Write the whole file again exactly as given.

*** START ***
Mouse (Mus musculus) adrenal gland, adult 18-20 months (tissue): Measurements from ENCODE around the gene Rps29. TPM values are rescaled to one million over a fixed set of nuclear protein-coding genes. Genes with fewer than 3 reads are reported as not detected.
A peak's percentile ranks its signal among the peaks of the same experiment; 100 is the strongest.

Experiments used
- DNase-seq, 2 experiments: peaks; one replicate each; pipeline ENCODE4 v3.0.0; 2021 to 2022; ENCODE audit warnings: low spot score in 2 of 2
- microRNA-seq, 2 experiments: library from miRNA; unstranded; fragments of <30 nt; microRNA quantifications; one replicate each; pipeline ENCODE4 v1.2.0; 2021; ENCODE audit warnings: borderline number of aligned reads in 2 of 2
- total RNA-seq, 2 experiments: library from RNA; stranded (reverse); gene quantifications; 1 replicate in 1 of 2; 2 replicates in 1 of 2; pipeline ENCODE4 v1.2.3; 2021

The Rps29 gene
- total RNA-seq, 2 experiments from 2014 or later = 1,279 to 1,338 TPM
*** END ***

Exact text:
Mouse (Mus musculus) adrenal gland, adult 18-20 months (tissue): Measurements from ENCODE around the gene Rps29. TPM values are rescaled to one million over a fixed set of nuclear protein-coding genes. Genes with fewer than 3 reads are reported as not detected.
A peak's percentile ranks its signal among the peaks of the same experiment; 100 is the strongest.

Experiments used
- DNase-seq, 2 experiments: peaks; one replicate each; pipeline ENCODE4 v3.0.0; 2021 to 2022; ENCODE audit warnings: low spot score in 2 of 2
- microRNA-seq, 2 experiments: library from miRNA; unstranded; fragments of <30 nt; microRNA quantifications; one replicate each; pipeline ENCODE4 v1.2.0; 2021; ENCODE audit warnings: borderline number of aligned reads in 2 of 2
- total RNA-seq, 2 experiments: library from RNA; stranded (reverse); gene quantifications; 1 replicate in 1 of 2; 2 replicates in 1 of 2; pipeline ENCODE4 v1.2.3; 2021

The Rps29 gene
- total RNA-seq, 2 experiments from 2014 or later = 1,279 to 1,338 TPM